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Lesson from key influencer 2: Do your homework
Do your homework, gather your facts, be biased towards data-driven conversations and offer a look out beyond what you can see.
Ever been intimidated by “high-level” conversations among senior leaders in your organisation and found yourself thinking, “this is too much to digest or too much experience for me to match”?
Take a closer look at these conversations and you will realise that they are backed by valuable information that may have been gathered through various levels of interaction and experiences in dealing with organisational issues.
Among the generations in the current workforce, we are especially privileged by our facility with the unlimited knowledge around us. We need to make an effort to leverage on this content.
This was reinforced when a colleague, who is younger than most of us, left all of us – including the senior ones – in awe after her presentation. When I asked her the key to her impactful and inspiring few minutes, she simply said, “Preparation is key to success.”
Lesson from key influencer 3: Be accountable
Accountability is one of the most desired traits in any organisation and it is often overlooked at the workplace.
Being accountable starts with basic things like notifying your colleagues that you will be late for a meeting – even if you are delayed by just five minutes.
Accountability fuels a gradual increment of respect and confidence among your colleagues before you are given the freedom to decide and challenge others to a better performance as part of your journey of becoming a better leader, even at a young age.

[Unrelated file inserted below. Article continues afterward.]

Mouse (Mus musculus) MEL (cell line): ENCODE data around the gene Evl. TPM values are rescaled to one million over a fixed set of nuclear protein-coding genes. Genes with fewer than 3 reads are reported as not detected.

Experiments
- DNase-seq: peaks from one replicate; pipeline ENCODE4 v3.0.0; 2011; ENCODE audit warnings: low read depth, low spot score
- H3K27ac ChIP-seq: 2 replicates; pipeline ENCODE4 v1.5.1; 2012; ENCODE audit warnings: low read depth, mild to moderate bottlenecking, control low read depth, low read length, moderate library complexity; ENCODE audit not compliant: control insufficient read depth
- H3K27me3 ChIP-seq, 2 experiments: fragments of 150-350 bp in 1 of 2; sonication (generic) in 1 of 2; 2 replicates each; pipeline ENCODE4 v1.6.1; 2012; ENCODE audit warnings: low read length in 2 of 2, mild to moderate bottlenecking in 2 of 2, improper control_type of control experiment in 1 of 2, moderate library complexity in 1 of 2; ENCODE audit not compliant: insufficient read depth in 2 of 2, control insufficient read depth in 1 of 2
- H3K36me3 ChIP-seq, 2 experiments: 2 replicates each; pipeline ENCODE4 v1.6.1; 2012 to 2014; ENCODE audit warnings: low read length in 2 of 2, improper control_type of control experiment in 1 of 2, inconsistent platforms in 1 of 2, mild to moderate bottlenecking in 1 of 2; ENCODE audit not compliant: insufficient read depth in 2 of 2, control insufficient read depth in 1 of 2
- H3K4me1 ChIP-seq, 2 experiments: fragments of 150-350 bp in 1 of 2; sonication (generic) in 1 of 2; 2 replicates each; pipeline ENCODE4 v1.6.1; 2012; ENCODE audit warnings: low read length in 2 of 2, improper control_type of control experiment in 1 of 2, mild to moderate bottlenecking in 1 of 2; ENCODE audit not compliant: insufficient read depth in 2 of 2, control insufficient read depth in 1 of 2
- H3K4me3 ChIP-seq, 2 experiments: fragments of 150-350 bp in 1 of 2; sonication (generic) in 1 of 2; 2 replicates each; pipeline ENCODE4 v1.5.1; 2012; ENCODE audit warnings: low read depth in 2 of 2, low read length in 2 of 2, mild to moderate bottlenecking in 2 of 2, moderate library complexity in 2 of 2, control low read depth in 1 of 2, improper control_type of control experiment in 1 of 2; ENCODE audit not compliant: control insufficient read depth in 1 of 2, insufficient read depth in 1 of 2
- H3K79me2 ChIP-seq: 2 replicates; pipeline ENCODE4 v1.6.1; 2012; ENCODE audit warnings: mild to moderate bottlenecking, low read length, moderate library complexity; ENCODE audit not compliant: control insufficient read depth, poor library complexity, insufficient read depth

I remember missing an important deadline that I promised one of my directors and during a weekly meeting, he brought it up just to reinforce the importance of accountability.
That led to an important personal development within me in terms of accountability and before long, I was given more room to lead and provide opinions and gained a sense of respect among the senior folks. Walk the talk. This needs to be instilled from the beginning of one’s career.
You are observed on how you do things at work. It’s your approach that matters, not your age, and as you rise through the hierarchy, you will realise that despite having bigger digits for your age, you will not be seen as a credible leader to be heard from if you do not learn and apply the basic essentials mentioned above. Start the practice of making an impact as a young leader now!
Dinesh wants to prove his credibility as a business and people leader and is willing to go all out to make it a reality. He continually learns from the leaders around him and enjoys the pain of growth along the journey. He strives to inspire and build more credible leaders around the world over time. Write to us at firstname.lastname@example.org to share your thoughts on this story.